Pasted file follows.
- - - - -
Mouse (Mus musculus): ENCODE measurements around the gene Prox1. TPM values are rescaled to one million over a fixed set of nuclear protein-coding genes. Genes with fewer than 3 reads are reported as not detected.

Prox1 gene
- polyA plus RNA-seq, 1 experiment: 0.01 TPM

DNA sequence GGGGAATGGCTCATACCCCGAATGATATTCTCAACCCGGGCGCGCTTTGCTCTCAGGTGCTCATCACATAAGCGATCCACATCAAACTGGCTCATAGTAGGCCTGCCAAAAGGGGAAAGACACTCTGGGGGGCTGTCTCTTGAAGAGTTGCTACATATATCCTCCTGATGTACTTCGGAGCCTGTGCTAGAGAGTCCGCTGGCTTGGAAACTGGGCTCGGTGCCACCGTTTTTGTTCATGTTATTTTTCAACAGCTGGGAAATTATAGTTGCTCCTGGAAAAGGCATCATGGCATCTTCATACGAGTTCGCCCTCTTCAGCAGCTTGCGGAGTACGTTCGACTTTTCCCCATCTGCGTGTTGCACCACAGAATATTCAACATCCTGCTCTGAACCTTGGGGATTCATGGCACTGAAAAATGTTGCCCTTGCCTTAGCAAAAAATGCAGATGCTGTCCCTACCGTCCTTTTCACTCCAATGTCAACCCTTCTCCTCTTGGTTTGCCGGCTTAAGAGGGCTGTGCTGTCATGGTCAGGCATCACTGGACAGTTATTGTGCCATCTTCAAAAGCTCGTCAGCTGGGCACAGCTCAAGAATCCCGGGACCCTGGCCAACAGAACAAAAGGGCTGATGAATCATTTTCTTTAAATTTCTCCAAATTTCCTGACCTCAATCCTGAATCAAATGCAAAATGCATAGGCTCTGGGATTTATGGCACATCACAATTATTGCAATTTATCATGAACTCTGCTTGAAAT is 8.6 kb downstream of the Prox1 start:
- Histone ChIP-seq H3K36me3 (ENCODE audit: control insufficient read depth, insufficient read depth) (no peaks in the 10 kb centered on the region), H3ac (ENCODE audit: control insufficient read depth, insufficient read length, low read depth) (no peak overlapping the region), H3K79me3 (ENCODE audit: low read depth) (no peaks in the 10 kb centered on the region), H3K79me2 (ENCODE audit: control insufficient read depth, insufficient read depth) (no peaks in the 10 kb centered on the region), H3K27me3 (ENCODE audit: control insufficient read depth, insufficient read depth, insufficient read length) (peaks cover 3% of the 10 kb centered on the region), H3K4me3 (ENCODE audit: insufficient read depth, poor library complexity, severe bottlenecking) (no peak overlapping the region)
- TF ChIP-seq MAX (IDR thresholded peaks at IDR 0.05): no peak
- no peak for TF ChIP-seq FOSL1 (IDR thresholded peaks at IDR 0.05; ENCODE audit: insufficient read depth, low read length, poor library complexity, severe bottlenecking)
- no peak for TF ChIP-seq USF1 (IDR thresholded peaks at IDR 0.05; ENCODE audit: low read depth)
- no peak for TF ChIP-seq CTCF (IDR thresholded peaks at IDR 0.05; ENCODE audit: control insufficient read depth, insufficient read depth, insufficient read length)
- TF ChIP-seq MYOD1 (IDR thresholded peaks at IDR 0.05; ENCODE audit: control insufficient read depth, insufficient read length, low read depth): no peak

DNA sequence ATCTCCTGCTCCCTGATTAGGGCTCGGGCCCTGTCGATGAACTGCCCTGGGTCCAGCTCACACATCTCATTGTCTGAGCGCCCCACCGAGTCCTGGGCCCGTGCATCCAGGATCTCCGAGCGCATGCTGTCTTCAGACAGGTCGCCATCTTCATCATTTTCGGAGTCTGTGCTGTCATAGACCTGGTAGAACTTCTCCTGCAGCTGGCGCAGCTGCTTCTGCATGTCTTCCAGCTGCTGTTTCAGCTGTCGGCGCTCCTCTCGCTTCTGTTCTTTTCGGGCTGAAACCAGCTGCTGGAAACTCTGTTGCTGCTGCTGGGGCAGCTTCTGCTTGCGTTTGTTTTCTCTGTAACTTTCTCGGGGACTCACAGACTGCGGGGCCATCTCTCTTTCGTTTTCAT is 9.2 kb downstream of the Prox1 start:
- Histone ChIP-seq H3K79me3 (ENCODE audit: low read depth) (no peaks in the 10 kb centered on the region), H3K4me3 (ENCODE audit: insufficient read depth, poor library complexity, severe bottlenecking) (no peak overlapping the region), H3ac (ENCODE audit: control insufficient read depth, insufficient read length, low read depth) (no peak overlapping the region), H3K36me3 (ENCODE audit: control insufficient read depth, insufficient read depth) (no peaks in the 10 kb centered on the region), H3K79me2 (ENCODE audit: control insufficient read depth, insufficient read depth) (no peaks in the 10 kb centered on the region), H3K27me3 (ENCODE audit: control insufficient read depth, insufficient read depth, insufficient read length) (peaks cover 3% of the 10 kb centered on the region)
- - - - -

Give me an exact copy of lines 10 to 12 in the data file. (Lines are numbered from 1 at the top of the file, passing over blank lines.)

- TF ChIP-seq MYOD1 (IDR thresholded peaks at IDR 0.05; ENCODE audit: control insufficient read depth, insufficient read length, low read depth): no peak

DNA sequence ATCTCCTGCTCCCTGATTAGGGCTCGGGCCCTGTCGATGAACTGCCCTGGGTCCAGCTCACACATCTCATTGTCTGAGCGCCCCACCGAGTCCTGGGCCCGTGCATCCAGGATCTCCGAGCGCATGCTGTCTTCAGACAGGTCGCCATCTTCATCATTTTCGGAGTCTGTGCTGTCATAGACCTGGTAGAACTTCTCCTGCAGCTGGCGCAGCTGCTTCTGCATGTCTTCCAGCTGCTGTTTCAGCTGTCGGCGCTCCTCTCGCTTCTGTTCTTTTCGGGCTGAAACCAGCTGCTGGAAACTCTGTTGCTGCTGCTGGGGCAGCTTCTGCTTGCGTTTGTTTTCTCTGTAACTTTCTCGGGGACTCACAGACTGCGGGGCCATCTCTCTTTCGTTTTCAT is 9.2 kb downstream of the Prox1 start:
- Histone ChIP-seq H3K79me3 (ENCODE audit: low read depth) (no peaks in the 10 kb centered on the region), H3K4me3 (ENCODE audit: insufficient read depth, poor library complexity, severe bottlenecking) (no peak overlapping the region), H3ac (ENCODE audit: control insufficient read depth, insufficient read length, low read depth) (no peak overlapping the region), H3K36me3 (ENCODE audit: control insufficient read depth, insufficient read depth) (no peaks in the 10 kb centered on the region), H3K79me2 (ENCODE audit: control insufficient read depth, insufficient read depth) (no peaks in the 10 kb centered on the region), H3K27me3 (ENCODE audit: control insufficient read depth, insufficient read depth, insufficient read length) (peaks cover 3% of the 10 kb centered on the region)